North of a line, roughly drawn between the Firths of Forth and Clyde, the lands were contested between the Picts and the Scots. Both played a major part in Columba's story. The Gaelic-speaking Scots (originally from Ireland) ruled the kingdom of Dal Riata (or Dalriada). At its height, Dal Riata encompassed the western coast of what is now Scotland and the north-eastern corner of Ireland. In Columba's day, it covered what is now Argyll (meaning 'Coast of the Gaels') in Scotland, and part of County Antrim in what is now Northern Ireland. Along with other Gaelic (Irish) communities, they had converted to Christianity.
The Picts were a group of peoples who lived in what is now northern and eastern Scotland. We think they spoke a form of the British language. They first emerge in Roman records in the third century, out of the various tribes of unconquered Caledonia. When Columba was born they were still pagan.
This is the backdrop against which Columba lived and acted.
The backstory of a saint
Columba's later biographer – Adomnan, the ninth abbot of Iona, writing in 697 – tells how the little boy was fostered by a priest to be educated. It was common practice for Christian noble families to give small children to the church, to be raised for a life as a priest, monk or nun. In the same way, elite households also fostered other family's children as a way of building secular alliances.
Ordained as a priest, but living a monastic life, he founded several monasteries in Ireland. This may have included the monastery at Kells, which became famous for its Christian learning.
A turning point occurred in the year 563, following the battle of Cul Dreimhne (also known as the 'Battle of the Book'). One tradition insists that this occurred due to a dispute over the ownership of a manuscript that Columba had copied. This seems a rather extreme way to settle a copyright issue! However, it probably illustrates the way in which patronage of rival religious communities, by different elite Irish families, had become another way in which power-politics played out in early medieval Ireland.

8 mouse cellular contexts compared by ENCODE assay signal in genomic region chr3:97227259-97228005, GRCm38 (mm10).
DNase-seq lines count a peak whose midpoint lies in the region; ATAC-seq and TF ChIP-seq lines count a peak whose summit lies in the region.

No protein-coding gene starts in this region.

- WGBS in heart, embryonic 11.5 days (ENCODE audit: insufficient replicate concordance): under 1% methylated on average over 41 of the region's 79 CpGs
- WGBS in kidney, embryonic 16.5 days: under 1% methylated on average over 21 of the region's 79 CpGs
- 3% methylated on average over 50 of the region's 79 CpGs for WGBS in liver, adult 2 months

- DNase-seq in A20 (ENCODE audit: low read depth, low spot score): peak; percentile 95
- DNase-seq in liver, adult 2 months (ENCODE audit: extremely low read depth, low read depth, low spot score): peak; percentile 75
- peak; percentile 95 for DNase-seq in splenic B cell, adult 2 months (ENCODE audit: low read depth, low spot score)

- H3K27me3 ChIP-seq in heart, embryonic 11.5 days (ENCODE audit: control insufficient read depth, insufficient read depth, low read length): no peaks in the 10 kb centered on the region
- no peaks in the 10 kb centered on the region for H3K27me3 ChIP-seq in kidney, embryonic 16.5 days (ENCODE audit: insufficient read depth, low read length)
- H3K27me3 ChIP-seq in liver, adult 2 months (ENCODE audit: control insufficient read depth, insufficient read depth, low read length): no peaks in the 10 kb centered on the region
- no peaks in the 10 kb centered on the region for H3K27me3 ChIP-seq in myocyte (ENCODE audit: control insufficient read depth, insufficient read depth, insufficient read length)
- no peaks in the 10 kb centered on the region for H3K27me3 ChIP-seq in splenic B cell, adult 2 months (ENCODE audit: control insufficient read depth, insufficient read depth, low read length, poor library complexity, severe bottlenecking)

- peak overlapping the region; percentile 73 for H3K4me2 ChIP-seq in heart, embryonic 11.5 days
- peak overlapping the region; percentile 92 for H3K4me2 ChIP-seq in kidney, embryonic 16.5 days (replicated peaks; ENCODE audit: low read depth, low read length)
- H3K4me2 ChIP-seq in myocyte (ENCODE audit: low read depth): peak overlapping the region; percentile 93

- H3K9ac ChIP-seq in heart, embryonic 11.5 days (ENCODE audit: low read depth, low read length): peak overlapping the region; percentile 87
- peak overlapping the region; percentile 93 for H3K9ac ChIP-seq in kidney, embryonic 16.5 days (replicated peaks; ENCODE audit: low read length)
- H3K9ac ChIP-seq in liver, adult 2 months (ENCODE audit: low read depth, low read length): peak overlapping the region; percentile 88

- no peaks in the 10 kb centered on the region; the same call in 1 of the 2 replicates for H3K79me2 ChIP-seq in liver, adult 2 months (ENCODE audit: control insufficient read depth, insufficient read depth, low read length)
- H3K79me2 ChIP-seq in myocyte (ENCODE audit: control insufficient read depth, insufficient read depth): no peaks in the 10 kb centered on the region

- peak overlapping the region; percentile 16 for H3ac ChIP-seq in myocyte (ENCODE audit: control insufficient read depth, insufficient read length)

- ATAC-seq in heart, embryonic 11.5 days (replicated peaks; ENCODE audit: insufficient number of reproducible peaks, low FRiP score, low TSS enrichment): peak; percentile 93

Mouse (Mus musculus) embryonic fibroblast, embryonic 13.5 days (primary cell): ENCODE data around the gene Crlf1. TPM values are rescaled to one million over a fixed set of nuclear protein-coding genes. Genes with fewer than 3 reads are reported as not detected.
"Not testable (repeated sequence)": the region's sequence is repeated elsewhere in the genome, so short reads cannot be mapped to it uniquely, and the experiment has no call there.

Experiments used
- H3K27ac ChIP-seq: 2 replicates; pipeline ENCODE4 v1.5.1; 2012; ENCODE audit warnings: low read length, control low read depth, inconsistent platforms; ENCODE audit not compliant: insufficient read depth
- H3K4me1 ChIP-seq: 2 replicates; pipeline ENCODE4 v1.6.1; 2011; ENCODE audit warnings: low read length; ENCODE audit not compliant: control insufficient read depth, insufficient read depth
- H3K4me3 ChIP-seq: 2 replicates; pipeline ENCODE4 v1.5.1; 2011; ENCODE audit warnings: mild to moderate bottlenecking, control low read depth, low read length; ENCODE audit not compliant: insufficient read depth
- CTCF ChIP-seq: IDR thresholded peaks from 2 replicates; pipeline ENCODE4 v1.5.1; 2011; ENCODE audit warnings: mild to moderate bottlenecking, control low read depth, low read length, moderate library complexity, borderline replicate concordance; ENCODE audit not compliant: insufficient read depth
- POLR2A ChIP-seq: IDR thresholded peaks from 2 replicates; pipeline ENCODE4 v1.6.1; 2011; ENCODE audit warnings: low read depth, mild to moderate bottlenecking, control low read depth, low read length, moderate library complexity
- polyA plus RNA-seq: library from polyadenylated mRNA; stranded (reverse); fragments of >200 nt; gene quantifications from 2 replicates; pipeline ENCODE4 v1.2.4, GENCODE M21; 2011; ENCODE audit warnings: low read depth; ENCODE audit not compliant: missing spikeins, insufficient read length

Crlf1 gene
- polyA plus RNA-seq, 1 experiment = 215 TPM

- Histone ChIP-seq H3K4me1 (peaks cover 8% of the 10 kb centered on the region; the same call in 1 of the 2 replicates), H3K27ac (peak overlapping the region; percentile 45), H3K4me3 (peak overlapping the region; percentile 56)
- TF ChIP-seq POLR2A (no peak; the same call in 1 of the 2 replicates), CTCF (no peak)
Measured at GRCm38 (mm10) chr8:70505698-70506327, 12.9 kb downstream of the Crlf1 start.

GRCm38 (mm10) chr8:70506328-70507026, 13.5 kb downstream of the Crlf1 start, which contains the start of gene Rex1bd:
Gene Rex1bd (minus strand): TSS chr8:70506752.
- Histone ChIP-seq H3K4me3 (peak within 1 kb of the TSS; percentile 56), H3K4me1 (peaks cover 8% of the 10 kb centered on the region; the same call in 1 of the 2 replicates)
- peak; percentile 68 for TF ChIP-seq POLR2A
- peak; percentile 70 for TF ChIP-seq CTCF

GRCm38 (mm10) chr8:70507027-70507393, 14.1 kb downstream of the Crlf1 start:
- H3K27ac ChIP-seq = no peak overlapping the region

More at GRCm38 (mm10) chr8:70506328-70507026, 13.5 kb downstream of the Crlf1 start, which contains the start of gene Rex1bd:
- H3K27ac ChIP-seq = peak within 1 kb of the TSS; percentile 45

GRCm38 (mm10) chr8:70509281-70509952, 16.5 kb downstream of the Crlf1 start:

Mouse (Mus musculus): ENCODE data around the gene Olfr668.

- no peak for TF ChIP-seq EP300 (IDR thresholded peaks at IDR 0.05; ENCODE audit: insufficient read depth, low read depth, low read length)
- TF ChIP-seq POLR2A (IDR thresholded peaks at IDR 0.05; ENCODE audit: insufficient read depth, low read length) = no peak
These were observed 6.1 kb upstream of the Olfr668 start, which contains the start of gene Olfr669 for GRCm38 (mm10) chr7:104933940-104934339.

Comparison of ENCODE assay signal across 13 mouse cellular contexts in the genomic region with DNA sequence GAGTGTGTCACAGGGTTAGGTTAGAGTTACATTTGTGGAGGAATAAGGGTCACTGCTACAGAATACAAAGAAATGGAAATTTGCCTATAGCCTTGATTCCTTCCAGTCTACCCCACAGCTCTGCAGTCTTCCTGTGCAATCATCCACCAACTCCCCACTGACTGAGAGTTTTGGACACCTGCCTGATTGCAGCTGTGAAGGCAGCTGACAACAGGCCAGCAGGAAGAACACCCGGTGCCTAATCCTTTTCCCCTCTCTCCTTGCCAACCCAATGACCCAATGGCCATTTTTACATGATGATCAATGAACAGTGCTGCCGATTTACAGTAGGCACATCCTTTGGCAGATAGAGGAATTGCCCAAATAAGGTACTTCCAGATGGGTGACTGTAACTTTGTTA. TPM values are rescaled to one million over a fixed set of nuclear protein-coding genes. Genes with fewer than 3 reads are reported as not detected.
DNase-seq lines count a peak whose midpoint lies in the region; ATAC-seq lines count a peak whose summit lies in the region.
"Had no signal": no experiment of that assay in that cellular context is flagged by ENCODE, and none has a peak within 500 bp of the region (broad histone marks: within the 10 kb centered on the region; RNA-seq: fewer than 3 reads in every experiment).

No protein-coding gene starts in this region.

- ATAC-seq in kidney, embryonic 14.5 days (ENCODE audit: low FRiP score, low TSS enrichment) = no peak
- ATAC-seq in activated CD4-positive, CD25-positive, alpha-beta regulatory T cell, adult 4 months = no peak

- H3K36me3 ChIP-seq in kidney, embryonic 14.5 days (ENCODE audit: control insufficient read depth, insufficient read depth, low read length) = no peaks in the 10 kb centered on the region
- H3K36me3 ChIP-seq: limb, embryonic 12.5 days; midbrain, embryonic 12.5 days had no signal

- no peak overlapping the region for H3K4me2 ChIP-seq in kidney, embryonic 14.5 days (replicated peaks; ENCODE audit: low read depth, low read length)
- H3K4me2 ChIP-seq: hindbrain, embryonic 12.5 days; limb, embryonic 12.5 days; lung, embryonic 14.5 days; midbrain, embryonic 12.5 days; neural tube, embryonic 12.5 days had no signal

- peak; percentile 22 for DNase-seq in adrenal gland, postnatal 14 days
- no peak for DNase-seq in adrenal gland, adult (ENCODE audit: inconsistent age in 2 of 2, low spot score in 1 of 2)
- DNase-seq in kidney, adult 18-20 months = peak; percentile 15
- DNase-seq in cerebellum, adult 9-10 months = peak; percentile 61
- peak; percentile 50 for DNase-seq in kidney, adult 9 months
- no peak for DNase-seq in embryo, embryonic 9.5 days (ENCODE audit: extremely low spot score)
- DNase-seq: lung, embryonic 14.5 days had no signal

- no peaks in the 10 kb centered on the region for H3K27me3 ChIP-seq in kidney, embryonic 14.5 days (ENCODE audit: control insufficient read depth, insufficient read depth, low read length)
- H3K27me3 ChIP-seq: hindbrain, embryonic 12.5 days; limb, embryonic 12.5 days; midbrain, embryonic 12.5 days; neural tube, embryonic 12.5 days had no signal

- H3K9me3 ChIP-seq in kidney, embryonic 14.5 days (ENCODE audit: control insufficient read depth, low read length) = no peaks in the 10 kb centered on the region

In the end, Columba left Ireland as "a pilgrim for Christ." There is some debate over how voluntary this exile was. What is beyond doubt is the dramatic effects of his move.
Columba and Iona – church on the 'sea highway'
On leaving Ireland, Columba travelled to the court of the Scots ruler of Dal Riata at Dunadd, which survives today as a hillfort in modern Argyll and Bute. As a result, the Scots king granted Columba the island of Iona on which to found a monastery. This was certainly the tradition known to Adomnan. Another tradition, recorded by the eighth-century Anglo-Saxon monk Bede, was that the king of the Picts gave the land to Columba following his conversion to Christianity.
Modern visitors to Iona will be struck by the isolated peace and solitude of the site. Nothing could be further from how the location operated at the time of Columba. Situation on the main sea-route down the western coast of Scotland it was more a 'church by a motorway,' than a 'hermitage in the wilds.' Columba's saintliness and the learning of the community drew visitors from far and wide. So much so, that Columba often had to withdraw to a quieter place for undisturbed prayer. He used a stone as a pillow, like Jacob at Bethel in Genesis.
Missionary trailblazer...and battler of monsters!
Soon other Christian communities were founded on nearby islands, imitating the way of life on Iona. Iona became the mother-house of a family of religious communities in Scotland, Ireland and, in time, in England.
From Iona, Columba crossed the mountains of central Scotland to preach the good news of Christ to the pagan Picts. Later traditions recalled his miracles of healing; slaying a ferocious wild boar with a word of command; baptising far and wide; besting pagan priests; at one time he was preceded by a pillar of fire (like Israel in the wilderness); and protected by angels.